Surges of blood sugar and the insulin responses they trigger are now implicated in the processes leading to heart disease and diabetes.

 

Red meat comes with too much saturated fat and cholesterol.

 

There doesn't seem to be any relationship between calcium intake and bone loss.

 

A baked potato has a greater impact on blood sugar and insulin spikes "than an equal amount of calories from pure table sugar."

  There have been absolutely no health benefits shown in modern broad based epidemiological studies from following the USDA eating guidelines, Willett points out.
 &
  Its "main and most health damaging faults:"

  • That all fats are bad and should be restricted to sparing use.

  There are two kinds of fats. The monounsaturated and polyunsaturated fats found in vegetable oils, nuts, whole grains, and fish "are good for your heart." It is the saturated fats and trans fats that are bad. (See, "Fats," below.)

  • That all "complex" carbohydrates are good - indeed, good enough to form the base of the USDA Food Guide Pyramid. 

  But baked potatoes, refined (white) bread and refined (white) rice are turned into glucose (sugar) by the body and pumped into the bloodstream "almost as fast as it delivers the sugar in a cocktail of pure glucose." These surges of blood sugar and the insulin responses they trigger are now implicated in the processes leading to heart disease and diabetes. The insulin surges ultimately cause rapid drops in blood sugar that induce feelings of hunger, and thus play a role in the overweight conditions that further increase the dangers of heart disease and diabetes.
 &
  Beans and whole grains like brown rice and oats and foods made from whole grains like whole wheat pasta and bread take longer to digest - provide steady flows of sugar and insulin response - extend the feelings of fullness - provide fiber and many vitamins and minerals - and thus protect against heart disease and diabetes. (See, "Carbohydrates," below.)

  • That all proteins are equivalent.

  But red meat comes with too much saturated fat and cholesterol. "Red meat may also give you too much iron in a form you absorb whether you need it or not." This may be harmful. (See, "Protein," below.)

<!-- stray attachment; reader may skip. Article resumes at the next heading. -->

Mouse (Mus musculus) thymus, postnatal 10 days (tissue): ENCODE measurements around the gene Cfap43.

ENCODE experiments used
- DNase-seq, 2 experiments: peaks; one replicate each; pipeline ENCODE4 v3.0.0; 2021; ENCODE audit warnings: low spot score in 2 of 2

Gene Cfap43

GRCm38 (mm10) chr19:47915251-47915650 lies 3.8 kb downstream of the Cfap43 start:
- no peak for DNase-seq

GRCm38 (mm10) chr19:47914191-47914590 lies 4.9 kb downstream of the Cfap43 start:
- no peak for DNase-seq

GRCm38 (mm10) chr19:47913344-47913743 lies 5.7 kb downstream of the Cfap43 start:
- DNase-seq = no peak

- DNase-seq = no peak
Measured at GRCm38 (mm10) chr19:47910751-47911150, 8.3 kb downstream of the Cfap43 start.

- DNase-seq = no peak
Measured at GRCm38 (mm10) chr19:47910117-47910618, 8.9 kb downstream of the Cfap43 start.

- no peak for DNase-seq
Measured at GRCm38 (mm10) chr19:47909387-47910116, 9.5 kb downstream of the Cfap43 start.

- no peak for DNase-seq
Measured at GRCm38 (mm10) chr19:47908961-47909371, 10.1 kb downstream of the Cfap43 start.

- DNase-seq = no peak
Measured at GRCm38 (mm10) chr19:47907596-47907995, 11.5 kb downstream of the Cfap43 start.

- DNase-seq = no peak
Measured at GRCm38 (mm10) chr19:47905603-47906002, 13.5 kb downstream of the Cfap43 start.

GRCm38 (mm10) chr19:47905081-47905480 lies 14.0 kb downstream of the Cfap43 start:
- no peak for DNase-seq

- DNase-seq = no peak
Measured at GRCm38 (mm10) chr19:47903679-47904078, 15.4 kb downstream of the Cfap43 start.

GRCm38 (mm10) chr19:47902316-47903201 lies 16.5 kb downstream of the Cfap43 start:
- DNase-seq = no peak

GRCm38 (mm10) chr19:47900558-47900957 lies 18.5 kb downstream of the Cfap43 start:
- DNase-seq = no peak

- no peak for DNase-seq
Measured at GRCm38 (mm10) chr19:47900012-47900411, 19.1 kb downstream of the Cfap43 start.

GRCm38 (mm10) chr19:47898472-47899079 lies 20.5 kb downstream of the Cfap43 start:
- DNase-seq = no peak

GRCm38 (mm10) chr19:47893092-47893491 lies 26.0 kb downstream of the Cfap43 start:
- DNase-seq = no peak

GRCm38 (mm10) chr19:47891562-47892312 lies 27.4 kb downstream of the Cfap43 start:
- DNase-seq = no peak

• Dairy products are advised as a means of fighting the "calcium deficiency emergency" of bone loss.

  But Americans get more calcium than residents of any nation except Holland and the Scandinavian nations. There doesn't seem to be any relationship between calcium intake and bone loss, and there are apparent relationships between high dairy consumption and increased risks of prostate and ovarian cancer.
 &
  Whole milk is loaded with saturated fats. Skimmed milk is a better choice, and inexpensive supplements and calcium-based antacids are available for those needing additional calcium. However, spinach, broccoli, tofu and calcium fortified foods are best and provide many other nutrients. (See, "Calcium," below.)

  • Potatoes are included among the favored vegetables.

  But  potatoes are a carbohydrate - mostly starch that is easily digested. This is alright for thin people who exercise regularly or do regular manual labor, but should be consumed in modest amounts - not as a daily vegetable - by everyone else. A baked potato has a greater impact on blood sugar and insulin spikes "than an equal amount of calories from pure table sugar." Traditional French fries do the same - with "an unhealthy wallop of trans fats" added.

  • Weight control, exercise, alcohol and vitamins are not mentioned by the USDA Pyramid.

The Healthy Eating Pyramid:

 

 

 

 

 

 

 

 

 

 

 

 

 

&

  Under Willett's Healthy Eating Pyramid:

  • Weight control - within reason - is the most important diet related health factor.

  • Then comes an emphasis on the healthy unsaturated fats and a restricting of the unhealthy saturated and trans fats from whole milk dairy products, butter and hydrogenated vegetable oils.